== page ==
The Tyagarah Aerodrome was built in a different era. It was never envisioned to be a commercial entity. the runway is grass, and starts & ends at the PAC Highway and the Ocean. It’s next to a Marine Conservation Park, and coastal crosswinds can make takeoffs and landings tricky.

    It seems that the REAL significant beneficiary of the aerodrome is the Parachute Club… Well it’s not exactly a club nor is it the once, little, local club- it now is part of Skydive Australia. With eighteen locations throughout the country, it’s now the largest, most profitable, privately owned skydive business in Australia. However, their payments to the Shire are so commensurately minuscule, it’s as if he Aerodrome was maintained (at an annual, ongoing financial loss) exclusively for this private business.

    Maybe it’s time for Council to dump the consultants, stop trying to regenerate Koalas right next to the killer PAC Highway and the Bluesfest Grounds, and examine more closely their annual revenue streams and their maximisation. It’s the old case of trying to turn a sow’s ear into a silk purse that will never happen.

    How many more dollars need to be spent till they finally ‘get it’?

    • I must say I find your responce amusing. Maybe in future you should put less effort into long replies and a bit more effort into researching the facts before you post. You do know what a plane looks like do you not? Its those things with wings? Your knowledge of general aviation is clearly so minimal I thought I should check.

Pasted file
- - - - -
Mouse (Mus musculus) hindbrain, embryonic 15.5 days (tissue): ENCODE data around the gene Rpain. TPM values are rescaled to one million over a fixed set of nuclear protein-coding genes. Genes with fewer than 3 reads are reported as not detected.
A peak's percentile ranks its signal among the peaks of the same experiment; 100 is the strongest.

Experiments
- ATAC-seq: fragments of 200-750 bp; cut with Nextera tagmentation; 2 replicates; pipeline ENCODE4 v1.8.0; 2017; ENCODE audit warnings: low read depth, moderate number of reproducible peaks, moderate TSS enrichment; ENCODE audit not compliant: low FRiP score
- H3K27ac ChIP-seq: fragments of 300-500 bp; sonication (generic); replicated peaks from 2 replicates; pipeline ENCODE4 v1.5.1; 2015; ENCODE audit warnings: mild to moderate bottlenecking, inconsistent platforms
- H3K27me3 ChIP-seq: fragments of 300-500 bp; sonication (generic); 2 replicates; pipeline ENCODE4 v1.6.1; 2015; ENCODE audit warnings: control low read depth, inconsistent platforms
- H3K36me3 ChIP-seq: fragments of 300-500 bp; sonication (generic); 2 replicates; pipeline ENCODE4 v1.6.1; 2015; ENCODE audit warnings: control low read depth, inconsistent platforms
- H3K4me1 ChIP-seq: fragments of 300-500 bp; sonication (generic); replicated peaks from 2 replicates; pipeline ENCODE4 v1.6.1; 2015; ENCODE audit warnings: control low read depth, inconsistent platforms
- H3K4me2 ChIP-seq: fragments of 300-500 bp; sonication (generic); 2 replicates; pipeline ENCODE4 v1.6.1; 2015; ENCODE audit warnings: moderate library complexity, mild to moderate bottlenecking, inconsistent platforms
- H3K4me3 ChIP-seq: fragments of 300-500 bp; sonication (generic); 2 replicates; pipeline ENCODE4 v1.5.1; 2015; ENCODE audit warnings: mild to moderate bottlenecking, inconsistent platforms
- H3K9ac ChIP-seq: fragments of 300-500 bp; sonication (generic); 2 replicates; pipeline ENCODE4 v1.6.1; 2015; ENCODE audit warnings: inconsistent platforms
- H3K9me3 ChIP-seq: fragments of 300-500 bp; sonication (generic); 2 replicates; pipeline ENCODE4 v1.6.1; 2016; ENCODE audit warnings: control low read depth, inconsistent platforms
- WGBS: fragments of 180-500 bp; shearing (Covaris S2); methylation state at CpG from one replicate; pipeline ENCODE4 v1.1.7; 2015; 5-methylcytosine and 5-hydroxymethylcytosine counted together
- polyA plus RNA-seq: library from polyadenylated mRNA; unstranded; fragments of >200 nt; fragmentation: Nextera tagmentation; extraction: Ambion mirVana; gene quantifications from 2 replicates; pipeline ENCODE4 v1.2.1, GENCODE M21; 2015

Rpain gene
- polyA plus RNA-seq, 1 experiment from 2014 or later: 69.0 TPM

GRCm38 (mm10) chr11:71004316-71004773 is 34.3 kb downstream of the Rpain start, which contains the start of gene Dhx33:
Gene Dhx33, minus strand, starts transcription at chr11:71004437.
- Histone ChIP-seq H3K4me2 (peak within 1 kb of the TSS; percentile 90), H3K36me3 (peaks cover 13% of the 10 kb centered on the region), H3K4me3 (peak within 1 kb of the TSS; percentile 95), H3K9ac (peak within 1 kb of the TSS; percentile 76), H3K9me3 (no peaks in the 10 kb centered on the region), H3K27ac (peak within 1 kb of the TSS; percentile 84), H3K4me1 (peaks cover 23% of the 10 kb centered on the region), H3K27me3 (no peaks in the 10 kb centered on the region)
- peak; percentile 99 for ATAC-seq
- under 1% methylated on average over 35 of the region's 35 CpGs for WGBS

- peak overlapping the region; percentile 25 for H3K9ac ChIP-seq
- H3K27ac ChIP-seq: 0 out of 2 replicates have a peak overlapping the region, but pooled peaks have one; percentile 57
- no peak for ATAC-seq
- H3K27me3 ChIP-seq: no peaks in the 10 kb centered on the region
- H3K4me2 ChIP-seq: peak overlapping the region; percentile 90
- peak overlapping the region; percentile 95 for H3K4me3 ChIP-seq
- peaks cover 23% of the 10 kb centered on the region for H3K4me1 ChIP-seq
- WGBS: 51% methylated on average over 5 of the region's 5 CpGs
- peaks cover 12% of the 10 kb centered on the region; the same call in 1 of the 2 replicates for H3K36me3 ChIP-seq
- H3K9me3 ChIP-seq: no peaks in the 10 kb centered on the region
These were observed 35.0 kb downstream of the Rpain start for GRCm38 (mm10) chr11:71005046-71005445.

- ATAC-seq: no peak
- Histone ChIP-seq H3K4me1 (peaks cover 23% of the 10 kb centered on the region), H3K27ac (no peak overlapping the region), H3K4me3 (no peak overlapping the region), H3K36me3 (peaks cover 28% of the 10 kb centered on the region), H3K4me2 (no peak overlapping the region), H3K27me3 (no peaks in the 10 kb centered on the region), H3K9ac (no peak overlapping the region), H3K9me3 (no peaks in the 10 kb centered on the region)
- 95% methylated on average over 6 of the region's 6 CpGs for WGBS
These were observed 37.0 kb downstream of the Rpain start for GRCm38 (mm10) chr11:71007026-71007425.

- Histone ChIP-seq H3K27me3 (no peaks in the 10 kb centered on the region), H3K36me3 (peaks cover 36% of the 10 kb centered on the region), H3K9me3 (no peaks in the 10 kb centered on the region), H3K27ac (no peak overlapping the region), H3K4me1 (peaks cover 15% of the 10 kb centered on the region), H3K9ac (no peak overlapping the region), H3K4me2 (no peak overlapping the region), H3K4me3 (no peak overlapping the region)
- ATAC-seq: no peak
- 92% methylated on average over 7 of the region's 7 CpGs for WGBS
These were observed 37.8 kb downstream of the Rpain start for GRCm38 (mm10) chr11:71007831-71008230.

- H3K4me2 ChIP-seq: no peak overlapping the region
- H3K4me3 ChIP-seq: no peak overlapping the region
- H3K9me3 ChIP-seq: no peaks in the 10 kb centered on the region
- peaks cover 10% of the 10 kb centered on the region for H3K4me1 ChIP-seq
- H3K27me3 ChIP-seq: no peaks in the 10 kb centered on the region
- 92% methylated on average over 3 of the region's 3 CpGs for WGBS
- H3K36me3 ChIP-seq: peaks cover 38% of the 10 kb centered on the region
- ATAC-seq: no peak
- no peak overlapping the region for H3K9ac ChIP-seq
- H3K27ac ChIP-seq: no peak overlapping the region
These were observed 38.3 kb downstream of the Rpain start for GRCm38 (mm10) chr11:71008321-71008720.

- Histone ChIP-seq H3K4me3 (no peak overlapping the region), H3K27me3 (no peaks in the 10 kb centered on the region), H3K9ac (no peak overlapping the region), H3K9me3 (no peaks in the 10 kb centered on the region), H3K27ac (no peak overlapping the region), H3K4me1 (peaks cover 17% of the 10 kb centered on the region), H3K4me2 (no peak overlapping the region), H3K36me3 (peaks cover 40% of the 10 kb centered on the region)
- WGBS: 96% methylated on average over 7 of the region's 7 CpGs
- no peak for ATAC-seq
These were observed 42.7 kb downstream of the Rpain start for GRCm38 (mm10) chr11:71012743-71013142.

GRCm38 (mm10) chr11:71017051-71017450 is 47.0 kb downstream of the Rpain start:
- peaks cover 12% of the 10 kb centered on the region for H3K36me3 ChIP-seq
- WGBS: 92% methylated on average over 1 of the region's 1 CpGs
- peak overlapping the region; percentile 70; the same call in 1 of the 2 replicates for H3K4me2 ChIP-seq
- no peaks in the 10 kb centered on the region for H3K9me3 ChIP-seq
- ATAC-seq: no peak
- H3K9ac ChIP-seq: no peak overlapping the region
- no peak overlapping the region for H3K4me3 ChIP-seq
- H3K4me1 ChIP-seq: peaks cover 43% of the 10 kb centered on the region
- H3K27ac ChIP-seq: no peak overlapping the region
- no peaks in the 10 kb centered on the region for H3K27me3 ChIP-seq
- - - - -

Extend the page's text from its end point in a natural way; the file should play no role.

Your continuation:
Though Im sure your all for shark nets and drum lines being out in the water to keep Byron bays beach users safe instead of burning huge sums of rate payer dollars ferrying helicopters to and fro lismore to conduct shark patrols instead of simply operating the aircraft from tyagrah in the first place given that was the primary purpose of this proposal which has been stupidly knocked back.

  4. I think all locals who live close to airport should organize a meeting, all get stoned, and come up with some sensible answers!

  5. tim,

    Regarding my bonafides regarding Aviation, I spent twenty years in the aviation industry so my knowledge is in depth from prop planes, to jets and helos…

    There are much less expensive ways to monitor sharks than flying Helicopters at approx. $500/hr.

    A commercial (or even a good consumer model) quality Drone would be sufficient for a fraction of the cost of Helicopters, fuel, pilots, maintenance, and 100dB sound bouncing off the ocean.